Allow me to tell you a story that has a rather odd moral to it. Try to suspend your disbelief while I spin a yarn which I will then promptly correct with the actual pertinent facts.
Many of us remember when Neil Armstrong and "Buzz" Aldrin walked on the Moon on July 20, 1969. What is not as well known are the other men who followed them to the Moon. Even information regarding the first ten of these other men after Neil and Buzz can be easily found, for example in Tom Hanks' wonderful miniseries, "From the Earth to the Moon." According to the common story, the last men to set foot on the Moon (no talk of any women ever walking on the Moon) were Eugene Cernan and Harrison Schmidt of Apollo 17 in December of 1972.
Well, let me tell you a secret. There were in fact 63 different men (and even six women) who have walked on the Moon, several of them more than once, and one even made three different trips to the Moon. Perhaps you might dimly remember that "orange soil" that Apollo 17 first found, then didn't, and then again did find on the Moon. It turned out that they actually discovered aliens who were playing with their minds. When the supposedly "orange" soil was brought back to the Earth, it wasn't orange at all.
For this reason, NASA, the Air Force, the CIA, and the Government decided to classify all subsequent flights to the Moon. Flights to the Moon continued clear until the mid-1990's under the auspices of a Black Project codenamed "Project Harvest Moon." A duplicate Mission Control was constructed in the US Government's secret facility at Mount Weather, and a secret launch facility was built on a small uninhabited tropical island nearly a thousand miles off the coast of Florida.
Saturn V launch vehicles continued to be built and launched throughout this time until the early 1990s when space shuttles, supposedly with secret military payloads, were instead used for the placing of a five-person laboratory on the Moon. We have explored the lunar craters Tycho and Tsiolkovskiy, the lunar polar regions, and a strange place near Mare Imbrium where there is an unexpectedly powerful magnetic field. Several of the missions contacted the aliens, and as an act of establishing diplomatic relations with them we donated the five-person laboratory to them... - Well, I think that's enough.
Everything from my "let me tell you a secret" statement until this point is simply a cute little story I just made up for this article. The bit about aliens was especially just me getting facetious so as to serve as a warning as to what absolute hooey that story is. But, aside from the fact that I just told you I made it all up (and the obvious ridiculousness of lunar aliens), how do we know that none of that ever actually happened? How can you know for certain there might not have been at least some secret manned launches to the Moon?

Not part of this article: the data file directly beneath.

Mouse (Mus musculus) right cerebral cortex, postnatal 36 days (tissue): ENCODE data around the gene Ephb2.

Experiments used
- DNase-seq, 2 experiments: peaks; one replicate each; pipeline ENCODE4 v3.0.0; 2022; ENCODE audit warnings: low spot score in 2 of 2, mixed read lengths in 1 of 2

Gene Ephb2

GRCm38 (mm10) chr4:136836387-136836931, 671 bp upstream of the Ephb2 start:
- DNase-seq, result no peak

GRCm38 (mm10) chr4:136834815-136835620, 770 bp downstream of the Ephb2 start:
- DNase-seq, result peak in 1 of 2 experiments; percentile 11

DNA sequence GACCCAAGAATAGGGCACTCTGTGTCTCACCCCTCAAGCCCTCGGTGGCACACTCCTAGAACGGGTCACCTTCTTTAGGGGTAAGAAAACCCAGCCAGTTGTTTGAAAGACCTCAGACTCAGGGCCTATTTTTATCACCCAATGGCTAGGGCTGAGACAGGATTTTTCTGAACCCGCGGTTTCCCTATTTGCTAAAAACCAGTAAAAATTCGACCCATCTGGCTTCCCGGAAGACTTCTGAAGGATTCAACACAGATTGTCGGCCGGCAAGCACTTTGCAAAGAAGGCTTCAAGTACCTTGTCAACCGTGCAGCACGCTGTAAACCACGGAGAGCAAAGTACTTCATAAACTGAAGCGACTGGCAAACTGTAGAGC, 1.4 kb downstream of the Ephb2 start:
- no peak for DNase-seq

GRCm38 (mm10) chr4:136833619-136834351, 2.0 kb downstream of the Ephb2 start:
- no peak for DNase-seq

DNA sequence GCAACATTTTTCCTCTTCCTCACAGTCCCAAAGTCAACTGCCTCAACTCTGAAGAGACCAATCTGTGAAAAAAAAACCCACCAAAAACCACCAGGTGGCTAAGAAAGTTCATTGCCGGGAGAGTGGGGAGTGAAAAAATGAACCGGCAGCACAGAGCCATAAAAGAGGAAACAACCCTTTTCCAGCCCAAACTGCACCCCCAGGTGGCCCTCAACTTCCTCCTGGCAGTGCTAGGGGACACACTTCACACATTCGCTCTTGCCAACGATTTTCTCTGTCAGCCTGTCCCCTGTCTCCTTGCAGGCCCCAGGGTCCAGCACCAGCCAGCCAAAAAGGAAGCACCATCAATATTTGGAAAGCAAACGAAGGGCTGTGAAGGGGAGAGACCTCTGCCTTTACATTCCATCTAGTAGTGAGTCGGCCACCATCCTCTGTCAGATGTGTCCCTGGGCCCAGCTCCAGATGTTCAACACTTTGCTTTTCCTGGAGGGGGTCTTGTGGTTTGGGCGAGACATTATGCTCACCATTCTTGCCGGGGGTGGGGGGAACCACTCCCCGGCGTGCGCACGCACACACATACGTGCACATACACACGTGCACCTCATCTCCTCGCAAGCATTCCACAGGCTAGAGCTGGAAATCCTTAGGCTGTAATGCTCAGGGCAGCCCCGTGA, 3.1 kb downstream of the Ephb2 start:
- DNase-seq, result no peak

There is in fact a very simple way to know. Think of all the people that would take in order to make it all happen, the ground crews that man the supposedly secret new mission control, the secret launch pad, the radar and telemetry tracking sites all around the world, the helicopters to pick up the space capsules at splashdown, and also all of those who were manufacturing, shipping, assembling, and checking out all the Saturn V rockets, command, service, and lunar "modules," and escape towers that would have been needed. And then there is the blast-off itself. Audible for hundreds of miles, the launch would have left a contrail visible for thousands of miles.
That involves an awful lot of people all of whom would have to have been completely silent. You would think that at least one person would have come forward to say "I walked on the Moon in 1979 along with the second woman ever to walk on the Moon, and see here's a genuine Moon rock I smuggled back to prove it," or "I've been in charge of making six or seven second-stage J-2 rocket motor fuel pumps for the Saturn V each year clear until Spring of 1991, and I have to wonder what they were using those rocket motors for…" or even "I turned my satellite dish to the Moon and picked up these recording I have made of communications between people on the Moon…"
In short, a thing like that simply could not be kept secret. Sooner or later someone would talk and the press and news media would have a field day, or else if suppressed, at least there would be those who had purchased the Early Edition with the suppressed article, or else videotaped the news broadcast, and it would be all over the internet as yet another conspiracy theory. As we know (and as I said), this hasn't happened. There is, however, one tiny germ of truth to it all.
It is indeed a fact that there was a "Project Harvest Moon," intended to follow on after Apollo 17 with yet another manned voyage to the Moon, but this was not some secret "black project," of the Government. It was, rather, an entrepreneurial endeavor of one Leonard David to purchase one of only two remaining Saturn V launch vehicles remaining in our nation's inventory, hire flight and launch crews to send it to the Moon, and return to earth. The whole thing would be funded by selling the Moon rocks brought back to those who would invest in this scheme, "harvesting" the Moon rocks for profit, hence its name. Unfortunately there just weren't enough Rockefeller-rich investors who were all that interested in having their own private Moon rock so as to come anywhere near raising the actual amount of money the trip would have required, and so the idea fizzled and came to naught. Portions of those remaining two Saturn V rockets are now on display in various museums.